In the footage shown during the closing credits, Pee-wee can be seen speeding down roads in a forested area which fits nicely with that Keystone location. I’ll admit that the monkey-filled bamboo forest seen in the show’s opening doesn’t, but I just chalk its existence up to the eccentric man-boy growing it himself and having the primates flown in.
A Nuttier Establishment You’ve Never Seen
Size and location determined, I just had to look at comps. It may surprise you to know this, but there aren’t any houses like Pee-wee’s in Keystone. In fact, houses larger than 6,000 square feet are pretty rare in the area. Still, I was able to track down listings for a few in the same rough square footage range and average out their prices per square foot to get the result I was after.
As it turns out, the Playhouse would sell for $184 per square foot if located in Keystone. Taking that figure and multiplying it by 6,042 square feet gave me a total price of $1,111,728.
You’re probably thinking that figure’s on the low side, even for a place as remote as Keystone in the great state of South Dakota. Well, you have to consider that when we do an evaluation (AHHH!) like this, we don’t factor in anything beyond the structure itself. That means all the cool stuff like the giant ant farm, Mr. Window, Floory the living hardwood floor, and Jambi’s magic box aren’t included. After all, if Pee-wee were to ever move (though why would he?) he’d surely take all his awesome belongings with him (that goes for the outdoor pool, too).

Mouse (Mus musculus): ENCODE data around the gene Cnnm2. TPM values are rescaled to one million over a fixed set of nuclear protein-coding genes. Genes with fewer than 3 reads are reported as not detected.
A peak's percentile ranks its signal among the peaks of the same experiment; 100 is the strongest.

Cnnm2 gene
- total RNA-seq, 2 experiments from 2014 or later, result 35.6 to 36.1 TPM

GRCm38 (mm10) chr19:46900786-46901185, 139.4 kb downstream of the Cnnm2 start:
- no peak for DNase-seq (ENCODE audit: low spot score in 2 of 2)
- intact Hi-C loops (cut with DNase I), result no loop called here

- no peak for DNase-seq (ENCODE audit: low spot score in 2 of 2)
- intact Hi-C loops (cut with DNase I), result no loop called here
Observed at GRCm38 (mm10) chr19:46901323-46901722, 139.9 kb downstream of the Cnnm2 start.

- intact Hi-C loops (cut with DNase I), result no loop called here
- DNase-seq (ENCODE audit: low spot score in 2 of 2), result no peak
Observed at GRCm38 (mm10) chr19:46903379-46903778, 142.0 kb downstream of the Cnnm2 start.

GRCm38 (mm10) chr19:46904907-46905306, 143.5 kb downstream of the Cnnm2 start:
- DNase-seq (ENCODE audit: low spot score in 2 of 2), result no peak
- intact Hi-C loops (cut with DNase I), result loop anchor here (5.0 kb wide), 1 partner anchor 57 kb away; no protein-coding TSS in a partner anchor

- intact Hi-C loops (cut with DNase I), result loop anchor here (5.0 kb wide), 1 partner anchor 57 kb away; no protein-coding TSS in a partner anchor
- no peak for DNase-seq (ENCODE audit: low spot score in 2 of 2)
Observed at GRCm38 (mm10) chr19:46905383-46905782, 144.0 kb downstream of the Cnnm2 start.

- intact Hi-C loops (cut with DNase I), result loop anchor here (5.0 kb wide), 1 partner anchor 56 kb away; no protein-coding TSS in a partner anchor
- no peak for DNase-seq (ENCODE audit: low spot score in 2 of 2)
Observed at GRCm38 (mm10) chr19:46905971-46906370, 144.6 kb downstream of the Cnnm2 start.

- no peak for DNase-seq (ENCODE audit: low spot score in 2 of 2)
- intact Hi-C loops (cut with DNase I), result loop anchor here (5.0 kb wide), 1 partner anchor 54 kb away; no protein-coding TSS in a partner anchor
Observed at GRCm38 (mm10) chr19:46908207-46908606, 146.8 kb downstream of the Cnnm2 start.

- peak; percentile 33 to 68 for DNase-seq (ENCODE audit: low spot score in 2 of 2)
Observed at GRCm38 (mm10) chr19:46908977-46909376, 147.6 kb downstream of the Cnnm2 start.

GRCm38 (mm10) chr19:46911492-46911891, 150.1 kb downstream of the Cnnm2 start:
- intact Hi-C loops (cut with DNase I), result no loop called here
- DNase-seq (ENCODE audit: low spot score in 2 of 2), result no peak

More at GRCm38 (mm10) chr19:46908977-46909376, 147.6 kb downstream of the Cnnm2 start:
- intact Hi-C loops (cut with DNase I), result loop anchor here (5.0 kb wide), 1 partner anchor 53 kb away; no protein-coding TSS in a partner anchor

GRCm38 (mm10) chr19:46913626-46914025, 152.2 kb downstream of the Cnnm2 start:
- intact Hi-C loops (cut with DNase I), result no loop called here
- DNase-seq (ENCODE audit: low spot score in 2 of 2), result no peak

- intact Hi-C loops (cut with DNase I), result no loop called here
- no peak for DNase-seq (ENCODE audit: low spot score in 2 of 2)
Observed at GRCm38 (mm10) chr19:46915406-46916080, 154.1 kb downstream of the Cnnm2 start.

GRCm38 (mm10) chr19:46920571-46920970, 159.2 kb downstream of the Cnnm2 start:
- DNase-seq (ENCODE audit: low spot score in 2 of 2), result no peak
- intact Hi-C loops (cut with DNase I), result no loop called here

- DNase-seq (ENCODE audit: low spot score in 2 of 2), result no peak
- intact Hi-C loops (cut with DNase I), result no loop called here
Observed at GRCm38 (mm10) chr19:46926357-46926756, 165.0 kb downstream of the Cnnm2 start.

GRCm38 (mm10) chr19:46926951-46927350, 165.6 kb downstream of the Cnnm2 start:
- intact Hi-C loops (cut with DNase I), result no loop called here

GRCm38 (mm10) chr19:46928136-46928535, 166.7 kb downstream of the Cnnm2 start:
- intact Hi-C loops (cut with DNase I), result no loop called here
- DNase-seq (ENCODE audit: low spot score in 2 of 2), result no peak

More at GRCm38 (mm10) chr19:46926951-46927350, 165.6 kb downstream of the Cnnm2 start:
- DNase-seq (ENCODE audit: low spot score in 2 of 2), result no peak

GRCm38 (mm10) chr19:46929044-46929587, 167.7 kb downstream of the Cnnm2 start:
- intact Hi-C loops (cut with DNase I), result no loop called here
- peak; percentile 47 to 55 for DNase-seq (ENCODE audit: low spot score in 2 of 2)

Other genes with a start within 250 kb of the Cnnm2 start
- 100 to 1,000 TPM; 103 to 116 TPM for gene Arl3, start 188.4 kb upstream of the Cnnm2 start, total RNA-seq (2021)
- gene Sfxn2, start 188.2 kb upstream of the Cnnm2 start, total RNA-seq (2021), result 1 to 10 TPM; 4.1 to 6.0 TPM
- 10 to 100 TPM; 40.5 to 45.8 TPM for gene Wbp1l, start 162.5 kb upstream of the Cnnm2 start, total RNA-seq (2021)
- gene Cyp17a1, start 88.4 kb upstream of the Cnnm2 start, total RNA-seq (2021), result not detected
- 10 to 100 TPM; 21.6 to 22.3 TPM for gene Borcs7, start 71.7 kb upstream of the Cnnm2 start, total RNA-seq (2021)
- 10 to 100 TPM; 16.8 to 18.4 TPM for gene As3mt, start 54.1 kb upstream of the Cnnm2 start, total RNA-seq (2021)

Still, even without all the stuff, I’d jump at the chance to live in home like the Playhouse. One day, I might even try to build one, even though I know there’ll be plenty of roadblocks to me doing so, like my significant other’s protests and, y’know, building codes. A guy can dream, though, can’t he? That’s what “Pee-wee’s Playhouse” taught me, at least.